Artist-types, it takes one to know-one–or at least spot one quickly. My experience with “artist-types” started with my father, a multi-talented music pastor at a thriving Assembly of God church. For those of you who are not familiar with the Assemblies of God fellowship, the denomination is pentecostal, upbeat and the type that speaks in a “heavenly language” that can sometimes be interpreted. Needless to say as the son of a pentecostal music pastor I had a very unique upbringing that drifted somewhere between the son of popular musician and the social etiquette of a royal family. It really wan’t till I moved out of the house that I felt comfortable wearing jeans to church on a Sunday morning–something my mom continued to obligate after my parent’s divorce in high school.
As a son of a music pastor I was required to get involved in almost every church adolescent outing like children and youth choirs or attend special services. At that time I really didn’t care much for being forced into the youth choir. Basically anytime the church was open, I was problaby there and on my best behavior. I wasn’t much of one to push the boundaries as a pastor’s kid. I know some pastor’s kids are known to do that, but it really wasn’t in my nature. I’ve always been one to try to stick to the good side and not one to push boundaries–which is frankly funny considering my profession as an art director–aka: artist type. One of the few times I remember getting in trouble in church was when the church had a worship service on a Sunday night. I started goofing around with some of my friends in the pews–at least until my mom had a note delivered to me from the choir loft to let me know to “STOP”. Other than that I was a pretty good kid.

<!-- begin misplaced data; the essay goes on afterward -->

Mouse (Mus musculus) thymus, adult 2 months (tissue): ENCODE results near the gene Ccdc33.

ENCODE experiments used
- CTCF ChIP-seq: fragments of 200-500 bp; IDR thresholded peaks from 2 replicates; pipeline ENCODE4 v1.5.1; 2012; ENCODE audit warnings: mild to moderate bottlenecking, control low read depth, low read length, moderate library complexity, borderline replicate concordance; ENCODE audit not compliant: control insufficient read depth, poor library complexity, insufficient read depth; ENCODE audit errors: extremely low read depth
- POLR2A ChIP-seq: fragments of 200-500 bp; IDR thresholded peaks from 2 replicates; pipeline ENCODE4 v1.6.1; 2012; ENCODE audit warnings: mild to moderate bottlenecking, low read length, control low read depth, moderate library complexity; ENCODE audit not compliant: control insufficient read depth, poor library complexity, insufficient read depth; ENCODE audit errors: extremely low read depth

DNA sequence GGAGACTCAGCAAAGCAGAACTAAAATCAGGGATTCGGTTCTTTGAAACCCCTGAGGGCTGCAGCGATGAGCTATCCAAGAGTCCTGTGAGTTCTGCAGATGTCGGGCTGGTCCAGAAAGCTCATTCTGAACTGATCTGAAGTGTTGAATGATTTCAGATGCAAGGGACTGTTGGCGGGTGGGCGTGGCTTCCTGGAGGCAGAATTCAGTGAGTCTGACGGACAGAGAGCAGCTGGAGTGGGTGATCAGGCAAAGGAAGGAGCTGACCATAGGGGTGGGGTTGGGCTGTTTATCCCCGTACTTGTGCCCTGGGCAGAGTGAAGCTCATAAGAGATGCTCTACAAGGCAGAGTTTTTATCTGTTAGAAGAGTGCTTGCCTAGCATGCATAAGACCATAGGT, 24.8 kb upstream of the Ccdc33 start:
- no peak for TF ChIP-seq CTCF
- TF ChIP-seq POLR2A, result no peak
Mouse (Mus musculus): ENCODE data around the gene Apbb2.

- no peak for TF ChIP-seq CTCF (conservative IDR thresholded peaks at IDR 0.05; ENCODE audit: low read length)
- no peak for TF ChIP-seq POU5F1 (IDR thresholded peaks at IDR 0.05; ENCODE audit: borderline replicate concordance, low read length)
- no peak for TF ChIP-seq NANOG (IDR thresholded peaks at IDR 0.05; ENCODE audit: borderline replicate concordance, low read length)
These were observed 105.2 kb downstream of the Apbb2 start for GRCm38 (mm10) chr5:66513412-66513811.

For most of my adolescent life I defined my identity with my father, and many in my surrounding community defined me as that. The son of the music pastor. Not much outside of that. I attended school at the small church-run private school, so my surrounding contacts with people were for the most part pretty limited. Unlike my best friend Andy, I’m a fairly introverted person. I kept quiet most of my childhood and was labeled somewhat shy.
My life completely changed the summer after my freshman year in high school. First, I found out that my dad was leaving his pastoral position at the church. Later that summer my parents told us that they were getting a divorce. I knew life was going to be different after that. It was also that summer that I started learning the tools of the design trade, primarily Photoshop. Before that I had dabbled in web development, building fan-sites on free hosting websites like Freeservers and Angelfire. The sites ranged from gaming to fingerboarding–practical occupations for middle-schoolers. I knew at that time that the future of my development as a web professional meant I needed to learn more about design. The real catalyst of the skills development that summer was a brand new custom-built machine that I put together with some of my friends. Before that my family had an extremely slow old Compaq that couldn’t handle Photoshop. Most of my work with Photoshop was done on computers at the church and with my dad leaving the ministry, that wasn’t going to be a very feasible option. The second catalyst happened when I quit playing football. I started playing football in middle school. In the previous season I was named as the most improved varsity player on the team. I started as a defensive end on the varsity team my freshman year at the private school. I got my butt kicked on a lot of plays, but the team was in dire straits for players. When I quit football that summer, I suddenly had a lot of time to start experimenting with web development and graphic design.